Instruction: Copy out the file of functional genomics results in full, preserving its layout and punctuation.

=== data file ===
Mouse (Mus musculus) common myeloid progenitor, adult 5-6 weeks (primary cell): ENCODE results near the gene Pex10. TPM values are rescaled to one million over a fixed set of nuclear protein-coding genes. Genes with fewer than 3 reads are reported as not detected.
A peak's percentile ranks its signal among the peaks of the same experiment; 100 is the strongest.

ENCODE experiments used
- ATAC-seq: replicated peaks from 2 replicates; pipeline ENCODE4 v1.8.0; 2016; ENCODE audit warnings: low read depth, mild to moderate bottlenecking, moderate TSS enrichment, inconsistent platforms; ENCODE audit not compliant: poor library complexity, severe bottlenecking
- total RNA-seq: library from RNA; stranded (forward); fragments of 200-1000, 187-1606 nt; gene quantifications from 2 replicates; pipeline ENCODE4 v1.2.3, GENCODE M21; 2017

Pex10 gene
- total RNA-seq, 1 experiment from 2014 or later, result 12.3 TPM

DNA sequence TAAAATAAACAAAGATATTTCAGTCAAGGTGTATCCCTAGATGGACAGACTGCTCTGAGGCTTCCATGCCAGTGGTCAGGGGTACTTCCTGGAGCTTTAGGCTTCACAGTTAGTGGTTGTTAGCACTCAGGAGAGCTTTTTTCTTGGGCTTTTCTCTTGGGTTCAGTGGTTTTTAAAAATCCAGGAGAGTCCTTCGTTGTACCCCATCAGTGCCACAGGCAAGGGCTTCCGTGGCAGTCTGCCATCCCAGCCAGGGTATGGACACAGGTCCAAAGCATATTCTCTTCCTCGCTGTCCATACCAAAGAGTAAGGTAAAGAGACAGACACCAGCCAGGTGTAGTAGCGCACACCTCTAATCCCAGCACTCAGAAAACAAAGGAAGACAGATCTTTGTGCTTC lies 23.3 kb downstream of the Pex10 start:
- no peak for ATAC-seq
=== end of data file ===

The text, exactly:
Mouse (Mus musculus) common myeloid progenitor, adult 5-6 weeks (primary cell): ENCODE results near the gene Pex10. TPM values are rescaled to one million over a fixed set of nuclear protein-coding genes. Genes with fewer than 3 reads are reported as not detected.
A peak's percentile ranks its signal among the peaks of the same experiment; 100 is the strongest.

ENCODE experiments used
- ATAC-seq: replicated peaks from 2 replicates; pipeline ENCODE4 v1.8.0; 2016; ENCODE audit warnings: low read depth, mild to moderate bottlenecking, moderate TSS enrichment, inconsistent platforms; ENCODE audit not compliant: poor library complexity, severe bottlenecking
- total RNA-seq: library from RNA; stranded (forward); fragments of 200-1000, 187-1606 nt; gene quantifications from 2 replicates; pipeline ENCODE4 v1.2.3, GENCODE M21; 2017

Pex10 gene
- total RNA-seq, 1 experiment from 2014 or later, result 12.3 TPM

DNA sequence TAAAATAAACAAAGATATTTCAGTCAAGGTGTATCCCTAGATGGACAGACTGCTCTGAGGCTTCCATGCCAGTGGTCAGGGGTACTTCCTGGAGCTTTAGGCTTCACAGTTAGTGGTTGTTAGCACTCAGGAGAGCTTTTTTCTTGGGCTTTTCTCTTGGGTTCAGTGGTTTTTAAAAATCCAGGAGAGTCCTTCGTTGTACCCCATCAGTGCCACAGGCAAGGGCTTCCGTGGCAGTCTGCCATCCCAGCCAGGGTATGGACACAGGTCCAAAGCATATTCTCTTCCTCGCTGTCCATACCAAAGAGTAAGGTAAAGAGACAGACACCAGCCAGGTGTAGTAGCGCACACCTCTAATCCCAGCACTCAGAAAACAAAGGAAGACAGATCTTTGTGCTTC lies 23.3 kb downstream of the Pex10 start:
- no peak for ATAC-seq